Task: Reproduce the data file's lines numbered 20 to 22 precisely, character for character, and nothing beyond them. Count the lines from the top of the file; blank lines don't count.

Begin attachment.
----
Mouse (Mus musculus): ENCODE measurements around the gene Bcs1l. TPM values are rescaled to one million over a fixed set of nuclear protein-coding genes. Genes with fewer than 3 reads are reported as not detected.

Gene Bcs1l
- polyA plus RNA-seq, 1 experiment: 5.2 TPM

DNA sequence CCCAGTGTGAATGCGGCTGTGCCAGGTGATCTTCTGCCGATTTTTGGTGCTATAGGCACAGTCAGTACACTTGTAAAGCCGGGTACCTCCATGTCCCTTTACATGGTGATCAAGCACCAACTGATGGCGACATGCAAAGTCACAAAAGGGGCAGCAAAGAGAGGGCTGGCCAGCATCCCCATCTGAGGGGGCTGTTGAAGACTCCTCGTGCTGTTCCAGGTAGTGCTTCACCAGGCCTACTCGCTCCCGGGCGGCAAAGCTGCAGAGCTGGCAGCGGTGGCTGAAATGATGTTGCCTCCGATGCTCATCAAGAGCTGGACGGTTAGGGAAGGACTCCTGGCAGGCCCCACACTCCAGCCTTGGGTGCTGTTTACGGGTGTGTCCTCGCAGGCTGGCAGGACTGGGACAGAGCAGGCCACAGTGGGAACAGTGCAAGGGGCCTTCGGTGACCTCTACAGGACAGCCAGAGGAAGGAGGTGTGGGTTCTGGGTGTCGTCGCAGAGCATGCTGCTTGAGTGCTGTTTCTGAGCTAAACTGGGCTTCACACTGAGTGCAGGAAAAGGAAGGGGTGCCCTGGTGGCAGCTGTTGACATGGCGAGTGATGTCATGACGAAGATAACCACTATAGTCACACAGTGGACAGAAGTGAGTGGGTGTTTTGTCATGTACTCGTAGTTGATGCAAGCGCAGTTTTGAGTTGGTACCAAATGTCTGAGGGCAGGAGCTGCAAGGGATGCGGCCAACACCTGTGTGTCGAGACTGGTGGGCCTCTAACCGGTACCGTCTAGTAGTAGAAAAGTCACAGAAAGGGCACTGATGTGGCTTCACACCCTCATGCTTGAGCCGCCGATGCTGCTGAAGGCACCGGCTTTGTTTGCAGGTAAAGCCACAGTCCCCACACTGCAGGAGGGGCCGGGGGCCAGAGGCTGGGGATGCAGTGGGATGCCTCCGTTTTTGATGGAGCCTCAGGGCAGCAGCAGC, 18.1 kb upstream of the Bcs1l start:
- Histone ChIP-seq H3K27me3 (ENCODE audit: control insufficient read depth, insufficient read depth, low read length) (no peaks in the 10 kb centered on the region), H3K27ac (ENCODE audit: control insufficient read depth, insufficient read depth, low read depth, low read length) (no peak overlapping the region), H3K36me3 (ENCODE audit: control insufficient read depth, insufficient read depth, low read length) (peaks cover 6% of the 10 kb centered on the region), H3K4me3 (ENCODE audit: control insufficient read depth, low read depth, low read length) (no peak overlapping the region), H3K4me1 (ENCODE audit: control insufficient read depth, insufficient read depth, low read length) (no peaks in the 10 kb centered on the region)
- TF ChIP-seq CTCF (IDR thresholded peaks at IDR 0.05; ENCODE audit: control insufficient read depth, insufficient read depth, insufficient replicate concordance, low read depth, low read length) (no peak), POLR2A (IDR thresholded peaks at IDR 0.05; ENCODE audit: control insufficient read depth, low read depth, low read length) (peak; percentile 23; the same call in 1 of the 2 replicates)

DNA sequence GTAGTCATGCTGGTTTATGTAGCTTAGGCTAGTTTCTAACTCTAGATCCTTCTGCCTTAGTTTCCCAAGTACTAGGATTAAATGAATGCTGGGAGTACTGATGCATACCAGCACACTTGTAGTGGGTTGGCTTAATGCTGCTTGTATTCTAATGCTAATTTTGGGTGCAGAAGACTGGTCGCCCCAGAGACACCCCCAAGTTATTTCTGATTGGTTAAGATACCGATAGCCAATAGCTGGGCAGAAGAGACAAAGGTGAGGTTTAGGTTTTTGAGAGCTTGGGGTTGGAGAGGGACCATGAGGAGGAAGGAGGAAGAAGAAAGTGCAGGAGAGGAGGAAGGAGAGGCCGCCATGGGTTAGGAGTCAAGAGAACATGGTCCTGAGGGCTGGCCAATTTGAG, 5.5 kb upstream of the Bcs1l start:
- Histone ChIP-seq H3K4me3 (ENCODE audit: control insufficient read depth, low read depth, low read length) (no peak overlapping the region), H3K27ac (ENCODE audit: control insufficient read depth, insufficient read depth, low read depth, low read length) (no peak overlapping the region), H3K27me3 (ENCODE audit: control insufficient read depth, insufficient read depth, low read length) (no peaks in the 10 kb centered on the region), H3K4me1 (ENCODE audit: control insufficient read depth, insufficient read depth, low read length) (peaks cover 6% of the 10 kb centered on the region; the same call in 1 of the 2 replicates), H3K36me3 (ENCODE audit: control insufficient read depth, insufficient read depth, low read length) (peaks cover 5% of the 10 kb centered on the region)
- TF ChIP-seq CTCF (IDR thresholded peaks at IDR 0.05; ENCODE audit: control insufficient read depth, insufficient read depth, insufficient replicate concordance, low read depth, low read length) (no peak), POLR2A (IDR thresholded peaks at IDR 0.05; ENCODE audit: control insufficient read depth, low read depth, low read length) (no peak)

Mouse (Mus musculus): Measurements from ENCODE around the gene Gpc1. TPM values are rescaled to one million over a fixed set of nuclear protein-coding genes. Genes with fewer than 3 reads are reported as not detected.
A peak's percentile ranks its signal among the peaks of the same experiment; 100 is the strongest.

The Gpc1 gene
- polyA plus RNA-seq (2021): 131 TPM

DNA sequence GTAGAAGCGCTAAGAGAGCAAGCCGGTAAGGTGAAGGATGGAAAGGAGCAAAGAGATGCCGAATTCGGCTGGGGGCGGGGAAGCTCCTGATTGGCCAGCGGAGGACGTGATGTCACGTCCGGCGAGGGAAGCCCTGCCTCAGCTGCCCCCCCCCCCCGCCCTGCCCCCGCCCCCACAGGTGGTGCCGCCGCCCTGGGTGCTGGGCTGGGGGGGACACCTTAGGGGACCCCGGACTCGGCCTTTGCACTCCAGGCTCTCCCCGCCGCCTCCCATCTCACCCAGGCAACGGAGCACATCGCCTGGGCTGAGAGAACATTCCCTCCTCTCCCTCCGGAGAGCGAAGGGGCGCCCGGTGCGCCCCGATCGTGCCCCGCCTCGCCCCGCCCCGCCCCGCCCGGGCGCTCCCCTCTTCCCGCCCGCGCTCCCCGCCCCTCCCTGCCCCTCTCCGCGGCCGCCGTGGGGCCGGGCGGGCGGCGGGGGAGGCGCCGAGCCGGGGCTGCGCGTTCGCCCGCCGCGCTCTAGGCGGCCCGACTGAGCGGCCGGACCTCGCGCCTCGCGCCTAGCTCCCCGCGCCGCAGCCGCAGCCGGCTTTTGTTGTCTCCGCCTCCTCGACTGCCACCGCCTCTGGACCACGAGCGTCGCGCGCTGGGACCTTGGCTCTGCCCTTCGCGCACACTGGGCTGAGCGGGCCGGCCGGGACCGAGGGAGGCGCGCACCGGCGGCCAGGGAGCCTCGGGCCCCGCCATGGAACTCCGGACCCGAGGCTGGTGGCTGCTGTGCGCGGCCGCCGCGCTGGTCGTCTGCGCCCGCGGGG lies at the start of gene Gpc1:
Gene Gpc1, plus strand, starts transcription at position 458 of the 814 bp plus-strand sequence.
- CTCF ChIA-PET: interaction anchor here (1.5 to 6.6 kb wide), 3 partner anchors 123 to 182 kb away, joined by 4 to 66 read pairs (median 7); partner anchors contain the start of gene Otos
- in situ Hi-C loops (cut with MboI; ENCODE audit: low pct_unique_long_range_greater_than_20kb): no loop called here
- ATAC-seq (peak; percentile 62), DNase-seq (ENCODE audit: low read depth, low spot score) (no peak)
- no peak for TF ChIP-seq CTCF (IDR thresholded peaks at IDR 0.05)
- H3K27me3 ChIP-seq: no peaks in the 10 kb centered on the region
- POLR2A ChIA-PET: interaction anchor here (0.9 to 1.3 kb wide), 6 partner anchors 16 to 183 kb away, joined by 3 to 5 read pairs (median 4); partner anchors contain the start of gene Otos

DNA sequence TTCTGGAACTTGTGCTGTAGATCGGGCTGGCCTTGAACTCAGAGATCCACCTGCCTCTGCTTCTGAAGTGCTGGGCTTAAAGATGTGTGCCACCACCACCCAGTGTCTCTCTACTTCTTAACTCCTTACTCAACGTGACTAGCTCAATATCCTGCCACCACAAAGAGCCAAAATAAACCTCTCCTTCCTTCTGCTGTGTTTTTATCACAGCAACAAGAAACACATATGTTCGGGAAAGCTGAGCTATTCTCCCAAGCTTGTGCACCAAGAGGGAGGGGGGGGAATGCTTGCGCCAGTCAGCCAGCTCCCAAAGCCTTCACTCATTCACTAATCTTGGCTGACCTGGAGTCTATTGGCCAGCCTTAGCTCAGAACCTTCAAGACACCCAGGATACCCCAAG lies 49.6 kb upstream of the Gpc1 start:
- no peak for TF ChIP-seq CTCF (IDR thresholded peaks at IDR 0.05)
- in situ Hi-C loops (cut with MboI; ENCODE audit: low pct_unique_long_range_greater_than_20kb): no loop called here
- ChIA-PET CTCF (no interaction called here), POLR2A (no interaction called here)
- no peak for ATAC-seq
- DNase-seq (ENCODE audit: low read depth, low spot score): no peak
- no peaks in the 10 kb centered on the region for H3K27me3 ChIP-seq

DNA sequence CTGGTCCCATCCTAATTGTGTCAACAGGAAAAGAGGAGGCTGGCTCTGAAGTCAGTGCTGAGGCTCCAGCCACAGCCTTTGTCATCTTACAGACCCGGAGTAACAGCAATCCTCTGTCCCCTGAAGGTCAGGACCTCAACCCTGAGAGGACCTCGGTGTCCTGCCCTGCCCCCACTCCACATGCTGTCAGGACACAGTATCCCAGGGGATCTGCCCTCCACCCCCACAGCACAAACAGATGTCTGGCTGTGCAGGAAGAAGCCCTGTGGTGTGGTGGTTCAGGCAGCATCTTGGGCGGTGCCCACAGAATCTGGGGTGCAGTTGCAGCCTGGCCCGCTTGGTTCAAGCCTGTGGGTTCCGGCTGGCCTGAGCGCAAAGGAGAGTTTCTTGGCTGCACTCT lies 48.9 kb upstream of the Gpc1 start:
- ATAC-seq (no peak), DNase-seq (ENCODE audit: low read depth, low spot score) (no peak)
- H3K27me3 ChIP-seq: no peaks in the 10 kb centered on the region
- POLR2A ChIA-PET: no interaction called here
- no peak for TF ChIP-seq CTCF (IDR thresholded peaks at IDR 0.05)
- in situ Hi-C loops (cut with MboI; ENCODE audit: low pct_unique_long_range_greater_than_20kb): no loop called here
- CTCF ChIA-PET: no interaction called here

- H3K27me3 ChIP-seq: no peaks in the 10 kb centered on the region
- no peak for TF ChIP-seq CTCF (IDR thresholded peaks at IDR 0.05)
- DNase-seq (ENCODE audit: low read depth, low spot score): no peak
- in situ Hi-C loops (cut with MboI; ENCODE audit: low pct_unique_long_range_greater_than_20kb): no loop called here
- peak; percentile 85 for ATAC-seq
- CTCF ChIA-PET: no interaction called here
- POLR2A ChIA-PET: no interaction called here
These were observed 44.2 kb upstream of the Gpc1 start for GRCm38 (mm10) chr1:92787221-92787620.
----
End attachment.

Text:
- H3K27me3 ChIP-seq: no peaks in the 10 kb centered on the region
- POLR2A ChIA-PET: interaction anchor here (0.9 to 1.3 kb wide), 6 partner anchors 16 to 183 kb away, joined by 3 to 5 read pairs (median 4); partner anchors contain the start of gene Otos

DNA sequence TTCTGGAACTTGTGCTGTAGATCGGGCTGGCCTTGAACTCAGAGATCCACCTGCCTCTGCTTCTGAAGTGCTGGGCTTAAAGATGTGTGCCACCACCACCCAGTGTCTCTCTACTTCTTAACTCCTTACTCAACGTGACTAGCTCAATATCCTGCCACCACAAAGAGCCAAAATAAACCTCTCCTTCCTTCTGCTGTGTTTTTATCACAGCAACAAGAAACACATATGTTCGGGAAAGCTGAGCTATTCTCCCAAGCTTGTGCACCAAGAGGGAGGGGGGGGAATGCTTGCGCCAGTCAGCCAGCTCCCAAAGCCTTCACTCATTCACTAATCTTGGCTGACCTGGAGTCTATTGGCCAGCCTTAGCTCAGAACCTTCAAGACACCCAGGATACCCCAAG lies 49.6 kb upstream of the Gpc1 start: